In 2020, music holds very little boundaries. Downtown Kayoto embodies what it means to be a creative at the turn of the decade, transcending genres and marinading liberated beats with dexterous lyricism. His latest single, ‘Feels Like’, masters the essence of vulnerability. It’s a hit in the making, and topped our tracks of the month list for June. Comprehending that a tune with such transatlantic sonic influence came from Hull, Kayoto’s hometown, is baffling upon first listen, but the city is famous for being one of England’s most culturally enriching.


“It’s cool to be here, I can just do whatever I want” the artist tells us with an admirable tone of content. It is easy, in today’s current creative climate, to believe London is the key to prosperity, but Dowtown assures us it was Hull that provoked his anomalous palette. “I always say to people, I shouldn’t be doing what I’m doing career wise and music genre wise, I should be doing grime or more conventional r and b, but that’s not the case at all”. Famous for white post boxes, it is of no surprise that such an artist from such a city looks to subvert the ordinary - in this sense, he truly is a product of his environment.


Unlike America, where many states have had a definitive period of success in rap music, our capital has always been the epicentre. London-centricity puts an overcast on areas of the U.K., but Downtown Kayoto is taking the preliminary steps to changing this. “In the north there is not much fusion with the rap, indie and r and b. I want to take attention away from London and bring it north, by forming a bit of a movement. It’s tiring to see London get all the spotlight.”


Colours, which came out last year, personifies this willingness to not be defined by black British genre more than any. Assimilating neo-soul melodies into trap beats, the track is as west from the claustrophobic, concrete settings our capital's greatest musical exports have come from. Birmingham and Manchester have particularly decadent grime and drill scenes, but their similarities to London makes you wonder why someone hasn’t tried to generate a sound intrinsic to them.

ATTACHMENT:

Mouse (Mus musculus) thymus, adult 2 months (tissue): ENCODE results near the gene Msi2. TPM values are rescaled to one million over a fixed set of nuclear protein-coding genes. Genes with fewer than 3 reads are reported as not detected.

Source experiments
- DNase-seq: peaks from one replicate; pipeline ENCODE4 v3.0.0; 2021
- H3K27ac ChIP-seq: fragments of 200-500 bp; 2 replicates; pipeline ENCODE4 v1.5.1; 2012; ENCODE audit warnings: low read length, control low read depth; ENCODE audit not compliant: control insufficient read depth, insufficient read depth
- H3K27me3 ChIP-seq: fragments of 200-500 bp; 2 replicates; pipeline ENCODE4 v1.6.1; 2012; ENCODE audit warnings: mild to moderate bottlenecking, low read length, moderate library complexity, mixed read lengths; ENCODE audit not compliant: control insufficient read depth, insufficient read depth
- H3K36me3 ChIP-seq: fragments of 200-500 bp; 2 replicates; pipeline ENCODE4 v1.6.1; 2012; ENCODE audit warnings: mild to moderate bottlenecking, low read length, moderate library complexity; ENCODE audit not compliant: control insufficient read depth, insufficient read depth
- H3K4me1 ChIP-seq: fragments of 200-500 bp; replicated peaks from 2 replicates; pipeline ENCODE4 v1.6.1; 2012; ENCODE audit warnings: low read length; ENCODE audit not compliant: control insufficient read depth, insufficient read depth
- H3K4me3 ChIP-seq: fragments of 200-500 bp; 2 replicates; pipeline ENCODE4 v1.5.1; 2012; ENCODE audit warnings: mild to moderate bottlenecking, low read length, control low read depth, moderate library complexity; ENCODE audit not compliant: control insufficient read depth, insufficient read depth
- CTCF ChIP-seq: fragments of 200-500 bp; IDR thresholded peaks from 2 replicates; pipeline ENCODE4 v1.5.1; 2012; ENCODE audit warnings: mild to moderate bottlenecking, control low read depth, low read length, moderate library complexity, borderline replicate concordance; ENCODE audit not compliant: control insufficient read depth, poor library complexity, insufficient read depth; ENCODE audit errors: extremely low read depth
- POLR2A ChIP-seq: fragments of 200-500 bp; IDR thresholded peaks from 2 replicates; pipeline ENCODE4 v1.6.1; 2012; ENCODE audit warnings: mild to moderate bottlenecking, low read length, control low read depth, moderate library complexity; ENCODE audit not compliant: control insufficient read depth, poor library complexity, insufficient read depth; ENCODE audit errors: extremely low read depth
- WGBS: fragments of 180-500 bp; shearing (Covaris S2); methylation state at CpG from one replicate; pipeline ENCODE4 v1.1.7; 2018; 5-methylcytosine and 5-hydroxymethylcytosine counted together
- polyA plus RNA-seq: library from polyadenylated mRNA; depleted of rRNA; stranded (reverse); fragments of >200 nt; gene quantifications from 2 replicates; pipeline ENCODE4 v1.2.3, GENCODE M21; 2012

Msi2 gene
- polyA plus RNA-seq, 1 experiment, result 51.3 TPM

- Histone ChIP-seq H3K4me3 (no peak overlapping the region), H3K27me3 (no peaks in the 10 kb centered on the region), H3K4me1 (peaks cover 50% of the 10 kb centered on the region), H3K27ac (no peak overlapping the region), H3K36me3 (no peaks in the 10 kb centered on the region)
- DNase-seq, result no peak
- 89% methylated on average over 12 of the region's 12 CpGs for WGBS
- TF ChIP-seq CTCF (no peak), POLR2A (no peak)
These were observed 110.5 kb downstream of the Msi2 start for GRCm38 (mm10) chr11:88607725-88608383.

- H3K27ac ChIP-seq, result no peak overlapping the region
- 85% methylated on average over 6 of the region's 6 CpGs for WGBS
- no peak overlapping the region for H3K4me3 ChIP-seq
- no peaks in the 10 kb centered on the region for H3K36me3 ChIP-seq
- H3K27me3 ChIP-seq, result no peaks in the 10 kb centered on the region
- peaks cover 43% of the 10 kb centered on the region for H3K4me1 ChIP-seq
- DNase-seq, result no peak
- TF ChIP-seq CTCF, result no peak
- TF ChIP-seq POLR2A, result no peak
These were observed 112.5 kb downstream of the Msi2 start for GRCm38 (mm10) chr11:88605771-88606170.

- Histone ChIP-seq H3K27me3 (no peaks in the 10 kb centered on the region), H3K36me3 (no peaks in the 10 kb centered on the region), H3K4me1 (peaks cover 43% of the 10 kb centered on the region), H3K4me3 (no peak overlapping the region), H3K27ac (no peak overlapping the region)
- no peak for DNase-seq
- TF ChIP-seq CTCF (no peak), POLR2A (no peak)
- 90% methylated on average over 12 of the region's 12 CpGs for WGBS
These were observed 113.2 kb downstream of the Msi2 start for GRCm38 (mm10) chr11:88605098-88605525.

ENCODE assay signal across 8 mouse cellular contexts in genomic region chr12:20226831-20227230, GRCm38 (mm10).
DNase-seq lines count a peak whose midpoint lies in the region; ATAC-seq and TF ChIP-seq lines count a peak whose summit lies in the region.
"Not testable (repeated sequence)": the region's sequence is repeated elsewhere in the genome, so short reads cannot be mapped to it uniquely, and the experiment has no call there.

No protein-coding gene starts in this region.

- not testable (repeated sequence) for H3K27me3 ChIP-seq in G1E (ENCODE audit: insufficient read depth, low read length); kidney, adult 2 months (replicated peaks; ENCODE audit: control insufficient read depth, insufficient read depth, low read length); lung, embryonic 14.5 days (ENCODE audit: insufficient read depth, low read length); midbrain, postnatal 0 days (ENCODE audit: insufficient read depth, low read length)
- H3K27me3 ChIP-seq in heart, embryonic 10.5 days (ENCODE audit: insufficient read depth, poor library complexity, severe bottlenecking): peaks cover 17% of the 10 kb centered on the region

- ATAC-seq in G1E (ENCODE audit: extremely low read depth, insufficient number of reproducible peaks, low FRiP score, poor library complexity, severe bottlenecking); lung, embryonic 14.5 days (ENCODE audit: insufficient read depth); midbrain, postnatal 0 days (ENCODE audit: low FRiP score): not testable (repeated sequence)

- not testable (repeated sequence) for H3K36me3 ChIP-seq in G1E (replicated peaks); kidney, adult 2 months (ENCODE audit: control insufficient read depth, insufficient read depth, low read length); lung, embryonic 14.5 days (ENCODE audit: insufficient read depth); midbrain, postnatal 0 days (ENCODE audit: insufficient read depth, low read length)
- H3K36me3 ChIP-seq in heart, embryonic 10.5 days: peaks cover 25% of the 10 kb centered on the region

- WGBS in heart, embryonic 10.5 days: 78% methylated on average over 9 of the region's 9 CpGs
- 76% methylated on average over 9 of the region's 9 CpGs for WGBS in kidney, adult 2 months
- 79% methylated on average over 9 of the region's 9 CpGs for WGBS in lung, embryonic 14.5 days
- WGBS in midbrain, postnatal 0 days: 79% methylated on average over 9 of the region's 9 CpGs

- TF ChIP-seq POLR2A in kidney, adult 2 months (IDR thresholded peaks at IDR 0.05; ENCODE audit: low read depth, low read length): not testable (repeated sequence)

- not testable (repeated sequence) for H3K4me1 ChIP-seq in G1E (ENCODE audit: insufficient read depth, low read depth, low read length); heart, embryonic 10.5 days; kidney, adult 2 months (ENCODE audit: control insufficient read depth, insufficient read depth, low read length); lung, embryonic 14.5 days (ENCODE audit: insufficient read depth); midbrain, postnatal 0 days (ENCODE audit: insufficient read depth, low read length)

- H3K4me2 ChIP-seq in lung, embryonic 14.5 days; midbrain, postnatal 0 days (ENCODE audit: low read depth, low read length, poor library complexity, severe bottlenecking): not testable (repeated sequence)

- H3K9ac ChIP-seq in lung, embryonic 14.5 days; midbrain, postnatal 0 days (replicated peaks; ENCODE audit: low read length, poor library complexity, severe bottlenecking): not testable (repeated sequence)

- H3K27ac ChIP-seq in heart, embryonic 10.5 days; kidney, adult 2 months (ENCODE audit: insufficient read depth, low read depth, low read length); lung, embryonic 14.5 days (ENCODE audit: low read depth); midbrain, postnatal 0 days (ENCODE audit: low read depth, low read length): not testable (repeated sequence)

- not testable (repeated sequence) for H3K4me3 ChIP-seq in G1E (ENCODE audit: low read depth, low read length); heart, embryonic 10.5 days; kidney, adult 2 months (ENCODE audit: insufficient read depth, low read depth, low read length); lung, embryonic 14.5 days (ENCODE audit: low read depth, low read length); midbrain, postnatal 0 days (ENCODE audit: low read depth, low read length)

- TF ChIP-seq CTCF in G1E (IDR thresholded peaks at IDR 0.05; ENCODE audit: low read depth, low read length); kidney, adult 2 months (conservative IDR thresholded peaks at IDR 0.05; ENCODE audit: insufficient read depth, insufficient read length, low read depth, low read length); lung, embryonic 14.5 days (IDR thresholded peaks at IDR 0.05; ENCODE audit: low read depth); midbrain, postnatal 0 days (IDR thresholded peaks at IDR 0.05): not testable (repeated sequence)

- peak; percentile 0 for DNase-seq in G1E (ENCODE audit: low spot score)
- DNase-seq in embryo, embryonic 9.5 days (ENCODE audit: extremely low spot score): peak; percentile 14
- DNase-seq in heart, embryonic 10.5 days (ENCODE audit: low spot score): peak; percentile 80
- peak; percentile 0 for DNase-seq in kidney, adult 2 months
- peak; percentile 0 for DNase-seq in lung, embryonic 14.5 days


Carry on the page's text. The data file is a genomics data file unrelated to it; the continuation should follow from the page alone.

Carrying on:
Having heritage out of England has undoubtedly allowed, legally named, Chiko to see music differently. He grew up in Zimbabwe for three years, where one can only image the civility is vastly disparate from Hull. “The U.K. has really sculpted my mind set and attitude, everything here is at the touch of your fingertips. In Zimbabwe, it’s just not like that. Some people struggle to even put clothes on their back. When I think about it, it makes me really humble”. This contrast, Kayoto admits, has always made it difficult for him to feel fully accepted. “Being from Zim and Hull, you don’t really know where you fit in. I don’t look like the people from here, but I can’t speak Shona, my native language from Zim. So that’s why, for me and my music, I sit in the shadow realm of uncertainty”.


Someone who has done this so successfully throughout their career is Frank Ocean, and the entirety of Odd Future in fact. Fanatical skate rats with a meticulous outlook on music, the collective’s biggest strength was arguably never letting the press truly pigeon whole their movement, which is admirable for anyone who considers themselves a true artist. “Odd future for me epitomises a movement, they are up there with Wu Tang and ASAP mob. They literally built something, and found a group of people, the weirdos who could skate, like rap, like rock, fashion and wear vans."